Coverage for Claims Between the Named Insured and the Additional Insured (Cross Liability in CGL Policy)

Sometimes the Additional Insured misunderstands the nature of coverage bestowed by an Additional Insured endorsement. Sometimes too the insurer misunderstands the separate nature of the coverage provided to the Additional Insured for certain claims.


An example of the confused Additional Insured is found in Steinberg Inc. v. Foodesign Corp. [1988] O.J. No. 1909 (HCJ). The Plaintiff Steinberg retained the Defendant Foodesign to design and install a meat processing system in the Plaintiff’s plant. The various written agreements between the parties required Foodesign to obtain liability insurance with a minimum coverage of $1 million. The latter did in fact secure a liability package which combined a form of CGL, products liability and professional liability coverage. An endorsement was attached to the policy which provided, “it is hereby understood and agreed that [Steinberg] is added as an Additional Insured as respects the operations and activities of the Insured”.


Foodesign eventually abandoned the project and, along with various other defendants, was sued by Steinberg. The action was not defended and Foodesign was noted in default.


Steinberg also directly sued the insurer in the same action. It argued that its status as an independent Additional Insured entitled it to directly recover from the insurer the losses occasioned by the Named Insured, Foodesign.


The Court ruled that the policy only conferred coverage in respect of third party liability and did not confer upon the Additional Insured any entitlement to directly recover from the insurer losses occasioned by other persons insured under the policy. Rather, in order for such direct recourse to be available, the Additional Insured would have to first obtain judgment against the Defendant co-insured and thereafter proceed against the insurer.


An alternative ground for denying coverage, which the Court also upheld, was voiding the policy for non-disclosure of material facts. The Court held that both Foodesign as Named Insured and Steinberg as Additional Insured were well aware before policy renewal of the fundamental inadequacies and serious shortcomings with the Foodesign system and should have disclosed this circumstance to the insurers upon the renewal. Failure to do so disentitled the Additional Insured to any cause of action against the insurer. In these circumstances, it was not necessary for the Court to address a possibly more interesting question, namely, whether any misrepresentations by the Named Insured at policy inception would void the contract vis-à-vis an innocent Additional Insured in light of any “separation of insureds” clause in the policy.


A “separation of insureds” or “cross liability” clause was the focus of attention in a case involving litigation between the Named Insured and Additional Insured, ING Insurance Co. of Canada v. Sportsco International LP (2004) 12 C.C.L.I. (4th) 86 (Ont. S.C.J.). Sportsco was the owner/operator of the Toronto Skydome. The retractable roof malfunctioned resulting in the postponement of a regularly scheduled major league baseball game between the Toronto Bluejays and the Kansas City Royals. The Jays sued Sportsco alleging a significant loss of revenue arising from the inability to use the facility. Sportsco referred the resulting lawsuit to its CGL insurer, but coverage was denied.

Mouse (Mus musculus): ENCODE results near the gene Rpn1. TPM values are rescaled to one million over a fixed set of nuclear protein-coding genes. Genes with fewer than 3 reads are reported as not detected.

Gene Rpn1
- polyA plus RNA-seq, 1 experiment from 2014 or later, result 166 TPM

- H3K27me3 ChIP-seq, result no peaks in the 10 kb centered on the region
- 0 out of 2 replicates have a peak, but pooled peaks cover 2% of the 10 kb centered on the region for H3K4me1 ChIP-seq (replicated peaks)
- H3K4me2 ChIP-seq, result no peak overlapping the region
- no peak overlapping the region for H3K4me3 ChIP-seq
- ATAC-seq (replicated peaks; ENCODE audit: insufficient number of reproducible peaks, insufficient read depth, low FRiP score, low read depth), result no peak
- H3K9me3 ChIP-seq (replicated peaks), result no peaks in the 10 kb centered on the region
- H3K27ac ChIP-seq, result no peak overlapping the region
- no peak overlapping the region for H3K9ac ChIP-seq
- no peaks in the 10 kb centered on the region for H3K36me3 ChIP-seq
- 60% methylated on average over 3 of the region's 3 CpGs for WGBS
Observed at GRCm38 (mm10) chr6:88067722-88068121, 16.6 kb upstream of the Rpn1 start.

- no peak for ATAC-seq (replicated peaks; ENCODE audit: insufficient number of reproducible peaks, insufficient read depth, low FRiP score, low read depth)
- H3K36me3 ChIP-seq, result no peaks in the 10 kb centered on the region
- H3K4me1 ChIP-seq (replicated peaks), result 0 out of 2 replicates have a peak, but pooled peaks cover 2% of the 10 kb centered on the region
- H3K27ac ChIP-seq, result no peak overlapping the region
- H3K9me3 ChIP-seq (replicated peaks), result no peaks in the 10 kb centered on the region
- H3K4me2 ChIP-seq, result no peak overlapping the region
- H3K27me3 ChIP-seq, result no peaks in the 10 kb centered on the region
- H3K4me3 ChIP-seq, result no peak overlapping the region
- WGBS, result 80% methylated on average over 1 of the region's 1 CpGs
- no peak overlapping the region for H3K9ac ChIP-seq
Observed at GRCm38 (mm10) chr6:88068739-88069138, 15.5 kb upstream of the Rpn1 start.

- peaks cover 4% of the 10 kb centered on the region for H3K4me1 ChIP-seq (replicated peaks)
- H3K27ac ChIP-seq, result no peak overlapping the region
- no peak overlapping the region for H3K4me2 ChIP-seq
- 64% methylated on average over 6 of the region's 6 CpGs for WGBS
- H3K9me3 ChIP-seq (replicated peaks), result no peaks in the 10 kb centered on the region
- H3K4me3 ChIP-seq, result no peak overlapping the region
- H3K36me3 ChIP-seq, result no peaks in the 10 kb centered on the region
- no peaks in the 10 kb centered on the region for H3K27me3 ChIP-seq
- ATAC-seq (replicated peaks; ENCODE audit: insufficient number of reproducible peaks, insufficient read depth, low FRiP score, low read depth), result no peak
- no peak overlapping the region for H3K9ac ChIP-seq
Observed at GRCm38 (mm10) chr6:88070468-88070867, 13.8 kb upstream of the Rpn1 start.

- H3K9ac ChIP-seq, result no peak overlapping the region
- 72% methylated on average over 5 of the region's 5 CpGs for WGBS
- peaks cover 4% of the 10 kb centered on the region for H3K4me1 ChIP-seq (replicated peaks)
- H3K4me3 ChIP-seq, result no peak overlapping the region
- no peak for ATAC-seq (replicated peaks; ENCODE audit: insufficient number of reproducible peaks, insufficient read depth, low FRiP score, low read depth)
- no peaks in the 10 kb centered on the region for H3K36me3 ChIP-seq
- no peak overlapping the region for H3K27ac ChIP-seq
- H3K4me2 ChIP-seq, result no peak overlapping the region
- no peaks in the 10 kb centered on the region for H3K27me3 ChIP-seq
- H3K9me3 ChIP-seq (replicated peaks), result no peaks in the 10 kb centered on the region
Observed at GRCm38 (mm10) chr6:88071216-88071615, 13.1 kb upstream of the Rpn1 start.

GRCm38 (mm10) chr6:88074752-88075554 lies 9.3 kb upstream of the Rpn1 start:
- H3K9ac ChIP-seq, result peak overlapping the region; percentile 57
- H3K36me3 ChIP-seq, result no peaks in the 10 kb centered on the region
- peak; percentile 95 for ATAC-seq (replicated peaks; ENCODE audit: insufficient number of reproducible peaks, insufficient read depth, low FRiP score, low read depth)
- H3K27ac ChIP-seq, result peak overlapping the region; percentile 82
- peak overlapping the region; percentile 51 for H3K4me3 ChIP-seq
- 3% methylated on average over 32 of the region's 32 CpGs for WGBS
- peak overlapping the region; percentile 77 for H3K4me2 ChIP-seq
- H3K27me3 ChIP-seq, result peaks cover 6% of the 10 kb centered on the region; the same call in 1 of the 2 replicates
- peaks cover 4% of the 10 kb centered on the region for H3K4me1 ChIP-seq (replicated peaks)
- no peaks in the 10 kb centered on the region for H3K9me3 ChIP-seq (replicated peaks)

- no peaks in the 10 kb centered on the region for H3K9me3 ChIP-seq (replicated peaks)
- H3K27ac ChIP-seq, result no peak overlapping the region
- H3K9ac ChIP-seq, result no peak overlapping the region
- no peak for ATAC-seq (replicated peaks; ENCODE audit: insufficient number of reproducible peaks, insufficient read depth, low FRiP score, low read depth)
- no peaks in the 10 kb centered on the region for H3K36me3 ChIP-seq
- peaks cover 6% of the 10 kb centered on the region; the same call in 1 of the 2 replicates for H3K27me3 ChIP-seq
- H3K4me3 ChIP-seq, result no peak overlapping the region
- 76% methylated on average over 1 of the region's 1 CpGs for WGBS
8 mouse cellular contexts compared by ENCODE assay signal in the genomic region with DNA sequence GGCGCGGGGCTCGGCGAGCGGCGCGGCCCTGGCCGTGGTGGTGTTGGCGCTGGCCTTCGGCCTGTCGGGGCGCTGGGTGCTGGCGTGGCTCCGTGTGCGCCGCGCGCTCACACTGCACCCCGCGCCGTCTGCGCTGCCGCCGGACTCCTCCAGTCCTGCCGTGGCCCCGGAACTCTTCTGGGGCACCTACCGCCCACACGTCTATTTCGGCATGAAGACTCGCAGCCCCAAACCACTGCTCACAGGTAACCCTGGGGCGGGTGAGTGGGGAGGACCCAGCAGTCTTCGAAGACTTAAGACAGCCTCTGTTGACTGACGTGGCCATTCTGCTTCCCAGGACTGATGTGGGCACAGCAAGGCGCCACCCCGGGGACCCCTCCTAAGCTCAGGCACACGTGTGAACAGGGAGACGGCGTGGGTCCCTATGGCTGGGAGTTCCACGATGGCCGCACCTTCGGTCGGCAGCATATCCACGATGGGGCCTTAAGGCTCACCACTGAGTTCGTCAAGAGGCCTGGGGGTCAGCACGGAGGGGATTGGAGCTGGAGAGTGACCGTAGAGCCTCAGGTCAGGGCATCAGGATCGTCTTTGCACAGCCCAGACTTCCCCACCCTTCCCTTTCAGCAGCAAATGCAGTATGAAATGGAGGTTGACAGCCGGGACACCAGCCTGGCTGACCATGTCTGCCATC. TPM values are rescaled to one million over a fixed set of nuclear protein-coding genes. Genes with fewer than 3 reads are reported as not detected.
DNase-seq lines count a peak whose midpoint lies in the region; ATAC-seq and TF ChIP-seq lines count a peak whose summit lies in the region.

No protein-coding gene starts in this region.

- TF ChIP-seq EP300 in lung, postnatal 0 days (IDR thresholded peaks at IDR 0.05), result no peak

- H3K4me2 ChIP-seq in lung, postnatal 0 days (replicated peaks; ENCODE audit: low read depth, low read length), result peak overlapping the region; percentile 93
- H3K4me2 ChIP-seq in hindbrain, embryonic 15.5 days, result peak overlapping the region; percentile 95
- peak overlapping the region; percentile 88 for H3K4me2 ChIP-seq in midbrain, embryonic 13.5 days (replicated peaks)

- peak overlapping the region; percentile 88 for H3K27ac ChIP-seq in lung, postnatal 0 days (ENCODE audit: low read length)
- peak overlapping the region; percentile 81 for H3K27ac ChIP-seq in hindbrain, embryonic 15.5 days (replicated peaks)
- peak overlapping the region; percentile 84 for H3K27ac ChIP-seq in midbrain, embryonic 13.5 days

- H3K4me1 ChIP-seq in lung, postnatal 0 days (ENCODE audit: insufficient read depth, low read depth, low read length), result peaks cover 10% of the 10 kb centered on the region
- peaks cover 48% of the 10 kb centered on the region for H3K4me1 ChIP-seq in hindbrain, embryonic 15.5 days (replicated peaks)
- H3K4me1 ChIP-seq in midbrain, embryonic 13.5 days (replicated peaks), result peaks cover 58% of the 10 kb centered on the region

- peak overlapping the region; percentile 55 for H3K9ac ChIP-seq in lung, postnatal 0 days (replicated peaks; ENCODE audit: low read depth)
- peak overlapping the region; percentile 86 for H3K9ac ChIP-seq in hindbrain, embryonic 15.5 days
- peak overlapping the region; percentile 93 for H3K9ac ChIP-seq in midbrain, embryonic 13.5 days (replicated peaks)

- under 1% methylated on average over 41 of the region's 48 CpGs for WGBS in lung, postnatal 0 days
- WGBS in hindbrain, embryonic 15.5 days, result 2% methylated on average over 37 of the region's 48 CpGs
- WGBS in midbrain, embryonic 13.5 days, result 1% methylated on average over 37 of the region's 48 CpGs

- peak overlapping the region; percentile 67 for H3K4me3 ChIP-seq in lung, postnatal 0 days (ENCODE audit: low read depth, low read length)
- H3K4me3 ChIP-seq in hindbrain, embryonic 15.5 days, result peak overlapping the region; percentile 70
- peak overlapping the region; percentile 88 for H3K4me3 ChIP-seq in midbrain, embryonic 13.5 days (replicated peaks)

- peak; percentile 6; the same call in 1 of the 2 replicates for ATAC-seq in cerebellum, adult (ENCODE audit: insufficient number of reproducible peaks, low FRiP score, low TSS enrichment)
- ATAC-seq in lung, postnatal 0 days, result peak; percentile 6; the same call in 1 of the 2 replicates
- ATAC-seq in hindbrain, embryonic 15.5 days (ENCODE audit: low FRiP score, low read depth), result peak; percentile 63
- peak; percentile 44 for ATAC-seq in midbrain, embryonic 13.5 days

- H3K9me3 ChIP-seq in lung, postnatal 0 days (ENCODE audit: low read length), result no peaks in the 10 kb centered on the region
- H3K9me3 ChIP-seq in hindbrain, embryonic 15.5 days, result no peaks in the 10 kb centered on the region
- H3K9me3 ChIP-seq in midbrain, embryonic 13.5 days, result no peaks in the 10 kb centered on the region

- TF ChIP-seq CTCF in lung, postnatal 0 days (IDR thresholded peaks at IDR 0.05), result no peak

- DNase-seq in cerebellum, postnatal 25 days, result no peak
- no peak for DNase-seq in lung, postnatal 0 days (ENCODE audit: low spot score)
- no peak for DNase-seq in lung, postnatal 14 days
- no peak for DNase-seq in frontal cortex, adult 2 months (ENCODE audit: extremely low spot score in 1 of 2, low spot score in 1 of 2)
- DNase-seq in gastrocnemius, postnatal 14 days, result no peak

The Bluejays had been added to the policy by way of an Additional Insured endorsement which used the following common language:


“It is understood and agreed that [the Bluejays] are hereby included as Additional Insureds but only with respect to the operations of the Named Insured as stated in the declarations of this policy”.


In denying coverage the insurer invoked the “owned property” exclusion which excluded coverage for “property damage . . . to property owned or occupied by or rented to or loaned to any Insured . . .”.


The Court noted the cross liability clause in the policy which provided,


“15. Cross Liability:

The insurance afforded by this policy shall apply in respect to any claim or action brought against any one Insured by any other Insured. The coverage shall apply in the same manner and extent as though a separate policy had been issued to each Insured. Any breach of a condition of this policy by any Insured shall not affect the protection given by this policy to any other Insured. The inclusion herein of more than one Insured shall not operate to increase the limit of liability under this Policy.”


The Court ruled that the cross liability clause was “clearly designed to modify the [owned property] exclusion”. This was not a first party claim masquerading as a third party liability claim. Rather, the losses sustained by the Bluejays were entirely different than those suffered by the stadium owners and hence the exclusion had no application.


Copied from Nigel P. Kent, The CGL Policy and the Additional Insured Endorsement in Canada by Nigel P. Kent Clark Wilson LLP, tel. 604.643.3135,, © 2006 Clark Wilson LLP

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